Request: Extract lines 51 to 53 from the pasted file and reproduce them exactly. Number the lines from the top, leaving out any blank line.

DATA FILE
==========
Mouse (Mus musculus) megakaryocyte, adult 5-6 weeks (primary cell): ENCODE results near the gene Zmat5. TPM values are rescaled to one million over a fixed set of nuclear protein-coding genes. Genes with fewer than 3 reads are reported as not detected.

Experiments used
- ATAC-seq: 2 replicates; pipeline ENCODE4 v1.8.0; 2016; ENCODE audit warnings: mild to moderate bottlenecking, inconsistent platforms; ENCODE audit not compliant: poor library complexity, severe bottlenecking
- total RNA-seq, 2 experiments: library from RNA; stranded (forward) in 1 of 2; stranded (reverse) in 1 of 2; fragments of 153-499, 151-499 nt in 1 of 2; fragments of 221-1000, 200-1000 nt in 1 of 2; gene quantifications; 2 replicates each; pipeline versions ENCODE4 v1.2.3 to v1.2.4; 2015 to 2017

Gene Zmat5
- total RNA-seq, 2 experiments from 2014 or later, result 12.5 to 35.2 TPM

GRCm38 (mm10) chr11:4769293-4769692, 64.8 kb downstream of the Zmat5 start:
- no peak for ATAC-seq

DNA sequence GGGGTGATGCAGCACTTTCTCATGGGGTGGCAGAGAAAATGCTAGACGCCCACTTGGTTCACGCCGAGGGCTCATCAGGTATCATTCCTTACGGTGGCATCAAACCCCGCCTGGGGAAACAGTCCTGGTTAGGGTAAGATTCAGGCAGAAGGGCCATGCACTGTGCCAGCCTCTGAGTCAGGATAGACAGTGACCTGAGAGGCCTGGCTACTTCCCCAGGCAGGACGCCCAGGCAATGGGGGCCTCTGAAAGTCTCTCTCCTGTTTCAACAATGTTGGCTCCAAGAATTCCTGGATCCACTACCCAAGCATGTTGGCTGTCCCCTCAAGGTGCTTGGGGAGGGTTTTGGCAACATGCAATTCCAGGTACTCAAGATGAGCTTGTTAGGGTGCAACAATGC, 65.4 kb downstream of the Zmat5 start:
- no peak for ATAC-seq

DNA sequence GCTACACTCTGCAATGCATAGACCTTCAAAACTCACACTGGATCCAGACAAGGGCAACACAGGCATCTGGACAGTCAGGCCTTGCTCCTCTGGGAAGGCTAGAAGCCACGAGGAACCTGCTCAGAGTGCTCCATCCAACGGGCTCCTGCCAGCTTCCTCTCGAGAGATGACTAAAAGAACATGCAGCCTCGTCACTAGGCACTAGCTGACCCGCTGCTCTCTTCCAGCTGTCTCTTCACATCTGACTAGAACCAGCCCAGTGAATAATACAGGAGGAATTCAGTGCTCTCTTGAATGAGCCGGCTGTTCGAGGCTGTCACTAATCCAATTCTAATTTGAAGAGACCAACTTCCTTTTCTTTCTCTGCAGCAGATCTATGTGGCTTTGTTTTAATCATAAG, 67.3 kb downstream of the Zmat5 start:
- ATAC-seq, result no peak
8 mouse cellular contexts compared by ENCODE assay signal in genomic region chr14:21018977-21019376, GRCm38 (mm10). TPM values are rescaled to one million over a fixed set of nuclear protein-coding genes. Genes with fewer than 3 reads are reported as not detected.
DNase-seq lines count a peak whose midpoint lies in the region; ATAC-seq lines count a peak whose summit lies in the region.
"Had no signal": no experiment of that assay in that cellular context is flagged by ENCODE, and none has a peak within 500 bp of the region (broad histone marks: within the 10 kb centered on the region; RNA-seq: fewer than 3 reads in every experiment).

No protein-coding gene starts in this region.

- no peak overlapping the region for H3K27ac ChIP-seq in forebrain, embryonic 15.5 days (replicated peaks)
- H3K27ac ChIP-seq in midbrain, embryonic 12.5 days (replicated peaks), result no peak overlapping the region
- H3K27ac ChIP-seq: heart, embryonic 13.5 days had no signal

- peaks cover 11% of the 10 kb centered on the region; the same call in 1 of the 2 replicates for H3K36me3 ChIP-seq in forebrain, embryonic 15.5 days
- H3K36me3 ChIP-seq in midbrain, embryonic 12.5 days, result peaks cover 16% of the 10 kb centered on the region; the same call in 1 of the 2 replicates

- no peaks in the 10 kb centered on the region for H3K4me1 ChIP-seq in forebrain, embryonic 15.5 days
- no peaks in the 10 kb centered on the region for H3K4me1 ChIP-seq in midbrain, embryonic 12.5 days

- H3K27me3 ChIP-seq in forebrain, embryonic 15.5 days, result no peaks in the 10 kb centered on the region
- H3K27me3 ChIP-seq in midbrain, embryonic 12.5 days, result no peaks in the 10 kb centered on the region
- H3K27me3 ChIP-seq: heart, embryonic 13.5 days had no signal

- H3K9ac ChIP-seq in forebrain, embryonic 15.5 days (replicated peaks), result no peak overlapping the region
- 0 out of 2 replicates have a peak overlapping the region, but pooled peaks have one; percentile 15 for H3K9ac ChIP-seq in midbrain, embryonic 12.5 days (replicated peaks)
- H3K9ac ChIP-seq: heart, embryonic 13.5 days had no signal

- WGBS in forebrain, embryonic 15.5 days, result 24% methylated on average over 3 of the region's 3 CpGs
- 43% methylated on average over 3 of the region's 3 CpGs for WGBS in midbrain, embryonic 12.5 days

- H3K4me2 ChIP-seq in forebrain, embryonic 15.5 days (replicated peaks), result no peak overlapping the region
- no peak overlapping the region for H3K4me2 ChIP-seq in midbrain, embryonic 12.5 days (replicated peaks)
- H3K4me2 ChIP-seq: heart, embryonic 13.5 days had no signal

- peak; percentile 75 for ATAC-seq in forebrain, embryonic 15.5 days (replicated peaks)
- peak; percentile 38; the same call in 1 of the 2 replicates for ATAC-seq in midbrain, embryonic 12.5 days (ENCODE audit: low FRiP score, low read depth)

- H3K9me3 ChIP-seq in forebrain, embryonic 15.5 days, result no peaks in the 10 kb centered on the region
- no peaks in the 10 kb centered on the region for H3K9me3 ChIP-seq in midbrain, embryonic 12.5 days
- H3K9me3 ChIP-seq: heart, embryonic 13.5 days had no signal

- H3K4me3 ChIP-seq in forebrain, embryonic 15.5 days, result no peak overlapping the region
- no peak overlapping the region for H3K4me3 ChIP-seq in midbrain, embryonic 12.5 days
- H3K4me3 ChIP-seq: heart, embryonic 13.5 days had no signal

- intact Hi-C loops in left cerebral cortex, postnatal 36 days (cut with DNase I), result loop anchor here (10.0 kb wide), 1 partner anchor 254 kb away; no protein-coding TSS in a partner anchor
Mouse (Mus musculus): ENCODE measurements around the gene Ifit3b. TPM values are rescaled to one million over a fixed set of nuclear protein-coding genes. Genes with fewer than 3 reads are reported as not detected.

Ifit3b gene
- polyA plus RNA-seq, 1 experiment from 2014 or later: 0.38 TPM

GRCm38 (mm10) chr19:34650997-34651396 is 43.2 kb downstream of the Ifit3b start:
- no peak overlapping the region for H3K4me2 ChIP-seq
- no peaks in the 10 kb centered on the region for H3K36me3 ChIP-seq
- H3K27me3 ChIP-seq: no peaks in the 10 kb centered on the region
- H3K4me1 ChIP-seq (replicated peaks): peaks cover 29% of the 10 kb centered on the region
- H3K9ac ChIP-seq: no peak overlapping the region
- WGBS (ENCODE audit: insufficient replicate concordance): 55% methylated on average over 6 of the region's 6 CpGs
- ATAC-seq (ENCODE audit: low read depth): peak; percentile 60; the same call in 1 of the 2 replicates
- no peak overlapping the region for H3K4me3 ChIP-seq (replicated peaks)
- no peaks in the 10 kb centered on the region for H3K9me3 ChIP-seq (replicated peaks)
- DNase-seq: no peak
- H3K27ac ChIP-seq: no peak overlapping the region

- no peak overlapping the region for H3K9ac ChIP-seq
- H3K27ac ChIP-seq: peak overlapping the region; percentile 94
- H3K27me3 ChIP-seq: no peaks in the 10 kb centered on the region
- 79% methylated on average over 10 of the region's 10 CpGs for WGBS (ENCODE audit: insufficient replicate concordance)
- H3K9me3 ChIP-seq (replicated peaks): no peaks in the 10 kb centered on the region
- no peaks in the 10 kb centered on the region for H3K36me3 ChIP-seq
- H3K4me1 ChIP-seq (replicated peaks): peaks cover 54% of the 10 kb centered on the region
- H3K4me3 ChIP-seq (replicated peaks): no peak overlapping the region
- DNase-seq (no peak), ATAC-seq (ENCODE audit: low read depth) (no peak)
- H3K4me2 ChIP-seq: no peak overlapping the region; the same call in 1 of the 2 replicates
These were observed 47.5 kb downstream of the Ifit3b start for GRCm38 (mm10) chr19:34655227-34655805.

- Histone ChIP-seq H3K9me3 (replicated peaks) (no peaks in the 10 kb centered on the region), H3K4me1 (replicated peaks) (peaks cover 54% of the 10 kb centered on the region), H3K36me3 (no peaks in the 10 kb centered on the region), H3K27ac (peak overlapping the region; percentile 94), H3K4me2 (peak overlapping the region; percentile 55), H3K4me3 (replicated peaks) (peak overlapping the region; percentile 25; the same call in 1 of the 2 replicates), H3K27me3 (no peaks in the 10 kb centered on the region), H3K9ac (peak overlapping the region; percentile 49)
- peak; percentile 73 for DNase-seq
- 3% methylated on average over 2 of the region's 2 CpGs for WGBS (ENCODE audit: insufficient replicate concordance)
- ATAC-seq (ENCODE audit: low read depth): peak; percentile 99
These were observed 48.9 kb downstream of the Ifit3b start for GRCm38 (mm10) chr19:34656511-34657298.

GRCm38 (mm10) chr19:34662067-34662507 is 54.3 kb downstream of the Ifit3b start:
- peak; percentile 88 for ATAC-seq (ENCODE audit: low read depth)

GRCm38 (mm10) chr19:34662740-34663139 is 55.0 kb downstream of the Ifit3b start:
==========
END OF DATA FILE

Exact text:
- H3K4me1 ChIP-seq (replicated peaks): peaks cover 29% of the 10 kb centered on the region
- H3K9ac ChIP-seq: no peak overlapping the region
- WGBS (ENCODE audit: insufficient replicate concordance): 55% methylated on average over 6 of the region's 6 CpGs